Never before has the need for social and emotional learning been so great in our students’ classrooms. The COVID-19 pandemic was an unprecedented event that had a profound impact on all aspects of our society, particularly on the social and emotional wellbeing of both students and adults. Recent surveys indicate that 70 percent of public schools reported an increase in the percentage of students seeking mental health services since the start of the pandemic. Fifty percent of interviewed teachers attributed their desire to leave their job to factors related to the pandemic. Recent findings from the State of the American teacher and the State of the American Principal surveys found that about 33 percent of teachers and principals reported that they were likely to leave their current position by the end of the 2021–22 school year. Of these teachers and principals, most were unlikely to leave their job before the pandemic. And 31 percent of white teachers versus 41 percent of teachers of color, a statistically significant difference, reported that they intended to leave their position before the 2021-2022 school year ended.
Moreover, the pandemic has highlighted the longstanding inequities in our education system, stemming from systemic racism and inequality. And districts and states are seeking financial and programmatic support to address these needs. According to a 2021 market analysis by Tyton Partners, spending on SEL in schools and districts grew by approximately 45 percent from $530M to $765M between November 2019 and April 2021. Furthermore, a 2022 analysis of state ESSER spending plans found that nearly a third of local agencies plan to spend on social and emotional learning curriculum, materials or training. Additionally, more than a third of local agencies plan to hire psychologists or mental health professionals.
While districts most commonly use SEL-focused curriculum and professional development to address these needs, the growing awareness of the science of learning and development (SoLD) has led to the recognition that all learning, including SEL, occurs within a specific environment. Experts are beginning to distill SoLD research into frameworks and tools to help K12 systems leaders assess and improve learning environments toward new ways of thinking and working in the SEL space, with a greater focus on shifting adult mindset and practice to promote asset-based learning conditions in the classroom. Education First conducted a year-long research project in 2022 to explore these trends in the SEL field in partnership with 15 national organizations.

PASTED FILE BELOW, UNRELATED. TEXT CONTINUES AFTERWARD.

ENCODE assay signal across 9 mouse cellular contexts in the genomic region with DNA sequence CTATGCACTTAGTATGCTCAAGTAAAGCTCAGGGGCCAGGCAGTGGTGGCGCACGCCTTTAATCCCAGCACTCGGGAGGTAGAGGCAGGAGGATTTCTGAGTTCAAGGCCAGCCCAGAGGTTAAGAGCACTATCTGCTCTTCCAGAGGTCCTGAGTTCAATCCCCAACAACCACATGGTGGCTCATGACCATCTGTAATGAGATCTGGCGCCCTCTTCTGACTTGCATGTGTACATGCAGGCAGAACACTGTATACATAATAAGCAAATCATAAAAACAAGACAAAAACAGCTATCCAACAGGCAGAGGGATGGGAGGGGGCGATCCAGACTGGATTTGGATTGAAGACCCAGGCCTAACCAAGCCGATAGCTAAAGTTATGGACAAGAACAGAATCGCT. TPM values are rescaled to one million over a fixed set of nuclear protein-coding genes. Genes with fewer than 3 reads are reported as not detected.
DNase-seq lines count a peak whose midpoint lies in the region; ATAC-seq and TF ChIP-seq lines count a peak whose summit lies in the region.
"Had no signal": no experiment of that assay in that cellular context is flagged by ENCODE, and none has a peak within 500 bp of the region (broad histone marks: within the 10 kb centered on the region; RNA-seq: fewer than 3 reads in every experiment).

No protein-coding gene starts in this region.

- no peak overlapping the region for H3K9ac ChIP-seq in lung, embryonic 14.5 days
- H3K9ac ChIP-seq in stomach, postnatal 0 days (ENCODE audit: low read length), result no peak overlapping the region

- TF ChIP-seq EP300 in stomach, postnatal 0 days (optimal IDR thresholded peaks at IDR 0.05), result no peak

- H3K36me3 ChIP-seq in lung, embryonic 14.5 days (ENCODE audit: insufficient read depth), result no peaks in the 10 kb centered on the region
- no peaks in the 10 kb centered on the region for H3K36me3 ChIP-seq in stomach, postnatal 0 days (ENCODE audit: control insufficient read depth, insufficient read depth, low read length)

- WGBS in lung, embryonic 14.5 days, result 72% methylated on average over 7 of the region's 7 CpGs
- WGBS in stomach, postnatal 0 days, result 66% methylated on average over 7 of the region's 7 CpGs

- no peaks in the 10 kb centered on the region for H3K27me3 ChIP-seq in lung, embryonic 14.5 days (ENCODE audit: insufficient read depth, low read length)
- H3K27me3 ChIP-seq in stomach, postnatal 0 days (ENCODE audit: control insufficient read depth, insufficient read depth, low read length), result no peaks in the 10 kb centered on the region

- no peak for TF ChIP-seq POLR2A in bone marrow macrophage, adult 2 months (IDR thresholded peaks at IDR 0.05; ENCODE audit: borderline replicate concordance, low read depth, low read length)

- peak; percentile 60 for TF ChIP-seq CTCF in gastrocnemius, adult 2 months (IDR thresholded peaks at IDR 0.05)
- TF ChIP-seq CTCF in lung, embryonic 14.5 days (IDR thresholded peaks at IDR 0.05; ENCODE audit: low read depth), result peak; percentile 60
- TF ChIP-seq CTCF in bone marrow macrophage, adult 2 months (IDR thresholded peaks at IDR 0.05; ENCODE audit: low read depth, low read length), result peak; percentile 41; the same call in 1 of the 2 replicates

Some key findings from this research are:
- Curriculum should be culturally dynamic and flexible enough to include local content and context and build on students’ strengths and interests. It should also support students to share their experiences, engage in their progress monitoring, and reflect on their learning to provide them with ownership and agency over their learning.
- Adults play a critical role in creating inclusive and equitable learning environments. It is imperative to invest in developing equitable, racial justice-oriented mindsets through content and pedagogical knowledge-building and critical self-reflection. Creating inclusive and equitable learning environments requires adults to view youth as experts and teaching and learning partners who play an equally important role in their learning and development.
- Adults in schools need sustained professional learning and coaching that pushes them to interrogate their practice. Professional learning should develop adults’ capacity to talk about identity, build empathy, and provide opportunities for staff to model SEL with each other in an embedded and ongoing way.
- Technical solutions alone are unlikely to have the greatest impact. Curriculums, frameworks, assessments and other products and teaching tools can help meet educators’ goals and objectives, and there is a range of options in the field to assess and improve the quality of school and classroom learning environments. However, creating the practice shifts needed to create inclusive learning environments requires deep reflection and dialogue among educators and with students. Programs and practices that focus on racial justice and related components like healing and liberation can create powerful adult mindset shifts. Promoting equitable learning environments rooted in racial justice requires intentionality, disruption and action.
- Strong relationships amongst and between adults and youth are at the core of inclusive environments. Organizations anchored in racial justice have developed unique approaches to relationship-building that have the potential to lead the field in new directions. Organizations that approach their work from a racial justice lens attend to developing equitable, racial justice-oriented mindsets and practices in their staff.
- Organizations with proximate leadership and staff bring a unique—and personal—passion and lens to creating authentic and meaningful relationships and promoting inclusive learning environments. And spaces, safe from white supremacy and oppression, where youth and adults can have authentic, trusting and vulnerable relationships with one another allow communities to envision and develop plans for a more equitable future.
Thank you to the Bill & Melinda Gates Foundation for supporting this research.
Interested in learning more?
Join our upcoming webinar to learn more about this work!
April 6, 10a PT/1p ET: An opportunity for K12 district and school leaders to learn from and adapt strategies from Ed First’s research on organizations rooted in racial justice who are working to shift adult behavior and/or promote asset-based learning environments. This webinar will feature leaders from three leading national organizations that participated in the research: Beloved Community, Kingmakers of Oakland and exalt. Register here.